The Booze Bus

On Friday night I went up to Waterloo to spend the evening with people too drunk to walk, talk or control their bodily fluids.

I’m the Chairman of the London Assembly’s Health & Public Services Committee and we are near the completion of a major investigation into youth drinking. We are looking both at underage drinking and binge drinking. My night out was part of that investigation.

The London Ambulance Service spends a great deal of it’s time ferrying people who are dangerously drunk to hospital. On weekends, particularly in the summer months, this ties up a huge proportion of its assets, the Booze Bus is a way to deal with this situation.

The bus is in fact and ambulance and the initial part of the care/treatment is performed by paramedics on board. Rather than picking up one person, taking them to hospital and then returning to pick up another, the Booze Bus has room for up to five people and the wait until they are full before taking anyone in. It doesn’t take long to fill up.

I had planned to join the team at 11.00PM, but had to wait because they were already taking their first bus load in. By the time I got in at 11.20 they had another two people, comatose with big sick bags around their necks and intravenous drips giving them the fluids lost through vomiting. Not a pretty sight.

Half an hour later we had two more people and were heading to UCL Hospital. The triage nurse wasn’t too pleased with the arrival of four people so drunk they couldn’t open their eyes or respond to stimulus.

Chatting to the ambulance staff in the A&E it is clear that there is a lot of frustration about this situation. “How do pubs and bars let them get this bad?”, “Why aren’t we allowed to send the the bill?”, “Why can’t we just take them to a central drunk treatment centre rather than tie up A&E beds?” were three questions which came up an number of times.

A couple more ferry trips later and it was 3.00AM on Saturday and I had to head off home. “just half a shift then?” they joked as they explained that 3.00-6.00AM was their busy time!

My night was a real eye opener and I would like to that Brian Hayes (who you can see on the video above) of the London Ambulance Service for setting up the night and to the booze bus team for putting up with me and doing the job that they do.

12 responses to “The Booze Bus

  1. “How do pubs and bars let them get this bad?”

    Licensing laws aren’t enforced. I guess the Police and Magistrates feel that to do so would be collective punishment. The Police especially don’t like that because it would alienate them from the community.
    What I find hard to understand is why Pub/Club/Bar owners want totally paralitic people on their premises. I know it’s not always easy to know what is going on during the evening/night. I think it boils down to bouncers and other staff being more proactive before people get into difficulty.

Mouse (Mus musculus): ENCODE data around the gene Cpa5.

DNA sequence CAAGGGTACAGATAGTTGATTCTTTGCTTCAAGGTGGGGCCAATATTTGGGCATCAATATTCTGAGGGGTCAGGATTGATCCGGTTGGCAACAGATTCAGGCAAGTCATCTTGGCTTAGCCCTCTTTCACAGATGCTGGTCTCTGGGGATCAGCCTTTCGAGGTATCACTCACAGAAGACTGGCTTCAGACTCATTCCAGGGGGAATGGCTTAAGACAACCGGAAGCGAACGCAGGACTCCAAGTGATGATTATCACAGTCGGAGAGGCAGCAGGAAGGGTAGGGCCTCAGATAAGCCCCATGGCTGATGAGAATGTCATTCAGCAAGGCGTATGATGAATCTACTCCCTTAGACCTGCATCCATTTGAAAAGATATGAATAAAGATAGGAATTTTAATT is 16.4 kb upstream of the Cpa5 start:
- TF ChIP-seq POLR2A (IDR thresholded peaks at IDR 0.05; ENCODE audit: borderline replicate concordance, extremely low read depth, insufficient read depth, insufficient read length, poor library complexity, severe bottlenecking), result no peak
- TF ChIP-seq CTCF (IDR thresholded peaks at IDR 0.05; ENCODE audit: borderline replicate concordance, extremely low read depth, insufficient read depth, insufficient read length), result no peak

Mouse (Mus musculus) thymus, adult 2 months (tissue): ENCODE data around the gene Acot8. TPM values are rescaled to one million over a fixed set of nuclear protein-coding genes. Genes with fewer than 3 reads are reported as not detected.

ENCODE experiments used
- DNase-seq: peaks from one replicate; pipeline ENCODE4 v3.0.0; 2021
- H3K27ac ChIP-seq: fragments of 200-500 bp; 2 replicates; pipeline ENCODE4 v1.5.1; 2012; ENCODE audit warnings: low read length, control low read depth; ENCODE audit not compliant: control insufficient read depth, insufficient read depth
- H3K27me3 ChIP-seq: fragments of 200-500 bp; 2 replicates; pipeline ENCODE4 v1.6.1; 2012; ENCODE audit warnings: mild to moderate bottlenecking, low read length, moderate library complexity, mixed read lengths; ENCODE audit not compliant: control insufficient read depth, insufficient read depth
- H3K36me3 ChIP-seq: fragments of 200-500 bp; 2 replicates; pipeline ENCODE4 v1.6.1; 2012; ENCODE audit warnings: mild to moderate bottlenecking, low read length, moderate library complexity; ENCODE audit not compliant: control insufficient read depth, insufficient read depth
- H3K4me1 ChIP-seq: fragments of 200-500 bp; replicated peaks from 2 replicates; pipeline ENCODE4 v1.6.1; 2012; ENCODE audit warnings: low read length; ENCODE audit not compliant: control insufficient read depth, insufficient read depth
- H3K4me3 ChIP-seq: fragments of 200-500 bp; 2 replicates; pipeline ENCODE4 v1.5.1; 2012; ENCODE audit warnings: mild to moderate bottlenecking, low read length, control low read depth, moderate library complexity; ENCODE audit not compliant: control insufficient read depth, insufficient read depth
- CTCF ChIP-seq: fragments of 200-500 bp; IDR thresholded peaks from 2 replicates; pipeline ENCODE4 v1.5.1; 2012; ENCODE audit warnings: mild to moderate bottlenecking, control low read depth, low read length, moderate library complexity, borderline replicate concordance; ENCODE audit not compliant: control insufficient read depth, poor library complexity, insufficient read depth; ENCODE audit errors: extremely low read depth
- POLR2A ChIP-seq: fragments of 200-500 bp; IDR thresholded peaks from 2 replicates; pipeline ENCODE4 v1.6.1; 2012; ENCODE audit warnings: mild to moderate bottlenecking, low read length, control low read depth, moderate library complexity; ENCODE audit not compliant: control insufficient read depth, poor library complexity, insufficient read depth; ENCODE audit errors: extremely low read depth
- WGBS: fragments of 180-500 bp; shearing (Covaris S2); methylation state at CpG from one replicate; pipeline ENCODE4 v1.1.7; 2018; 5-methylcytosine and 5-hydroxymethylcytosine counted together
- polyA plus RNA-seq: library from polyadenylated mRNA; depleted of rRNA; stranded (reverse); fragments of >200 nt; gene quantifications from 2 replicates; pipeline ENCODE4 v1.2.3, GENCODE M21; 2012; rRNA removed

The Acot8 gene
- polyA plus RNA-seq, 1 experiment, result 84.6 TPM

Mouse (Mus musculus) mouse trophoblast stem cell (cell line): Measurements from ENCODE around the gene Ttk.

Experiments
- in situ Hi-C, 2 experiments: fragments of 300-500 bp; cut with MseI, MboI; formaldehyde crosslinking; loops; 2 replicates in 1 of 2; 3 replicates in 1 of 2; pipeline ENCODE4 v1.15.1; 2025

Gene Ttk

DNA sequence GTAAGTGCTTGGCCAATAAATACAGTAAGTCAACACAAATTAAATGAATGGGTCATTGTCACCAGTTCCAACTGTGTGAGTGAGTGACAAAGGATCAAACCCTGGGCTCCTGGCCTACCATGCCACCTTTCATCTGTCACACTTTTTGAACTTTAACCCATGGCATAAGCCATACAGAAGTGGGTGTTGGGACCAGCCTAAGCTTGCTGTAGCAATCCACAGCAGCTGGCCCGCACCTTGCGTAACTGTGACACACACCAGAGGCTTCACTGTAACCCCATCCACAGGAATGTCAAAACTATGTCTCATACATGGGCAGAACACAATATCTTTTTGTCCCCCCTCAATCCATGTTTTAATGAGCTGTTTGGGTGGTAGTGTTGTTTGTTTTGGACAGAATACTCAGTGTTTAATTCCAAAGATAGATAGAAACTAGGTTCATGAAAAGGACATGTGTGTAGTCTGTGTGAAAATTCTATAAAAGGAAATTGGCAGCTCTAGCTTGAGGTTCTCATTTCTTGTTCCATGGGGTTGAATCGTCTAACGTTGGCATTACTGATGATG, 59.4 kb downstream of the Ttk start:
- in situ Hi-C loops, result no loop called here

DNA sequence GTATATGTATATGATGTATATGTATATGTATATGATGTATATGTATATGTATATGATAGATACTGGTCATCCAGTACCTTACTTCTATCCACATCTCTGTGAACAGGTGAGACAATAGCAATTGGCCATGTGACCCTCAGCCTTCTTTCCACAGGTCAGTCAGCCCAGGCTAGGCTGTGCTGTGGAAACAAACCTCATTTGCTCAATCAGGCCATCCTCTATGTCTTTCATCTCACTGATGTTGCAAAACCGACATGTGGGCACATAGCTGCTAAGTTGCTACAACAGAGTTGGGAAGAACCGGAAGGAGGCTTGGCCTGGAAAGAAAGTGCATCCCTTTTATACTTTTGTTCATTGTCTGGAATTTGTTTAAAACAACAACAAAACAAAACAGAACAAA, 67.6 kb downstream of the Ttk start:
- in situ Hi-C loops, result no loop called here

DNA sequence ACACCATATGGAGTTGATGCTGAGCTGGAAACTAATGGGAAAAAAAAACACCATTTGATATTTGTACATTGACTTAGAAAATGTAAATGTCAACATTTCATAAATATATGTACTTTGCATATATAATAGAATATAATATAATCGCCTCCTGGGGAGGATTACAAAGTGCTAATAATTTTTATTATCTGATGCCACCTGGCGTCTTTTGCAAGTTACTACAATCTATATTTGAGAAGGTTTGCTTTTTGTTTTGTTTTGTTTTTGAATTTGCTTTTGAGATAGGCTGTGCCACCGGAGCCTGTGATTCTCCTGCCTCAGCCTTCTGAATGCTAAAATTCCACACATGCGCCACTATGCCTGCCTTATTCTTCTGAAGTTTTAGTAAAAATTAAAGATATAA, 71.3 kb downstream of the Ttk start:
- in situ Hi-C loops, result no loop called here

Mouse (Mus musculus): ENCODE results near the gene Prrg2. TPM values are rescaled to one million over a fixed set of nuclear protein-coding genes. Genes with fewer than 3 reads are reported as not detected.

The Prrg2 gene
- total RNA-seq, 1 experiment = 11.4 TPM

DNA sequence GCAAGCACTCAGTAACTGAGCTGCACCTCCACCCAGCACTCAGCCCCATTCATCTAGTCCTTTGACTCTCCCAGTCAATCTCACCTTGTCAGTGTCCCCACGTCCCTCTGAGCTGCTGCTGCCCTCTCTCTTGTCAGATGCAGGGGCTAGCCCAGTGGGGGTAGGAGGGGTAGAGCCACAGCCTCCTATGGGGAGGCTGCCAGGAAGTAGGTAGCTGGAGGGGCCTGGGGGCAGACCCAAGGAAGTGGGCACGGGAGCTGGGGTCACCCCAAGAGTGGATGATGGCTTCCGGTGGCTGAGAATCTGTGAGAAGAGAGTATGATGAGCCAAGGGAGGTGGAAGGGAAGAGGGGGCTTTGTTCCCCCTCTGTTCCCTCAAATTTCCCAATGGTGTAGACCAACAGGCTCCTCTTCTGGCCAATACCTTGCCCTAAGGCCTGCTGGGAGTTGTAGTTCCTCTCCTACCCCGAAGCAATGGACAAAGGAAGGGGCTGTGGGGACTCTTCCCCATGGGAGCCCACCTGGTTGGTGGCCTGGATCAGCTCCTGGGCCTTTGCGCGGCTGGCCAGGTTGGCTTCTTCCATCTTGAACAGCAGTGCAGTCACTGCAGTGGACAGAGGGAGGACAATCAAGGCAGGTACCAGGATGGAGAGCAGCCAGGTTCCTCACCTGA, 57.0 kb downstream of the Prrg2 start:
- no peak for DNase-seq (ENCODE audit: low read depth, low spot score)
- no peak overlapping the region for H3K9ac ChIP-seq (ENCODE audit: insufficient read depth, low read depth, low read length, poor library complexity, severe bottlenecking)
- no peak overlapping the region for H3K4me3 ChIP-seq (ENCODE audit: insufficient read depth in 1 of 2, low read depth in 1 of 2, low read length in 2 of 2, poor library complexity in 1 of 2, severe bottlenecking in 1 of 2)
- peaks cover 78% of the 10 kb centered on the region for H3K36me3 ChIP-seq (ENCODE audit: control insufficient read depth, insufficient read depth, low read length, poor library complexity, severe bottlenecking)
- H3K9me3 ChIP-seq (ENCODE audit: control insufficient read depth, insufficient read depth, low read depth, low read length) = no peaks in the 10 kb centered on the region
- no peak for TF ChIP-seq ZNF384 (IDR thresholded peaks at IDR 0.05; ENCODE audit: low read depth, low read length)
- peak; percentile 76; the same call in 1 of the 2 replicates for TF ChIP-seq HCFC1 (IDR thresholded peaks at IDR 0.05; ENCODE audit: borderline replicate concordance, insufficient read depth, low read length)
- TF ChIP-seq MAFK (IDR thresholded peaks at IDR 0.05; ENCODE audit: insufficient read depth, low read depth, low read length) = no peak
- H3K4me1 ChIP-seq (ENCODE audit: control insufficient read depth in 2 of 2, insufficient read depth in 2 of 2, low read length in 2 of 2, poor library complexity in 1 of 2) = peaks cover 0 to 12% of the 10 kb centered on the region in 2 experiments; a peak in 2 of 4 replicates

2. “How do pubs and bars let them get this bad?”

    Licensing laws aren’t enforced. I guess the Police and Magistrates feel that to do so would be collective punishment. The Police especially don’t like that because it would alienate them from the community.
    What I find hard to understand is why Pub/Club/Bar owners want totally paralitic people on their premises. I know it’s not always easy to know what is going on during the evening/night. I think it boils down to bouncers and other staff being more proactive before people get into difficulty.

  3. Well I’m glad IDS is proposing a minimum of 40p to the unit of alcohol when I read of this and your weekend “head kicked in like a football” stories.

  4. Well I’m glad IDS is proposing a minimum of 40p to the unit of alcohol when I read of this and your weekend “head kicked in like a football” stories.

  5. How is enforcing licensing laws collective punishment?

    The problem is more about the large chains having more legal firepower than local authorities (magistrates don’t issue licences anymore) and the LAs can’t afford to fight them.

    Why do bar managers (and it is managers rather than owner landlords) want paralytic people? They don’t. But if they time it right they’ll get the money off them and chuck on the street ready for the Booze Bus to pick them up.

    [Nice irony – the captcha word is gomerry

  6. How is enforcing licensing laws collective punishment?

    The problem is more about the large chains having more legal firepower than local authorities (magistrates don’t issue licences anymore) and the LAs can’t afford to fight them.

    Why do bar managers (and it is managers rather than owner landlords) want paralytic people? They don’t. But if they time it right they’ll get the money off them and chuck on the street ready for the Booze Bus to pick them up.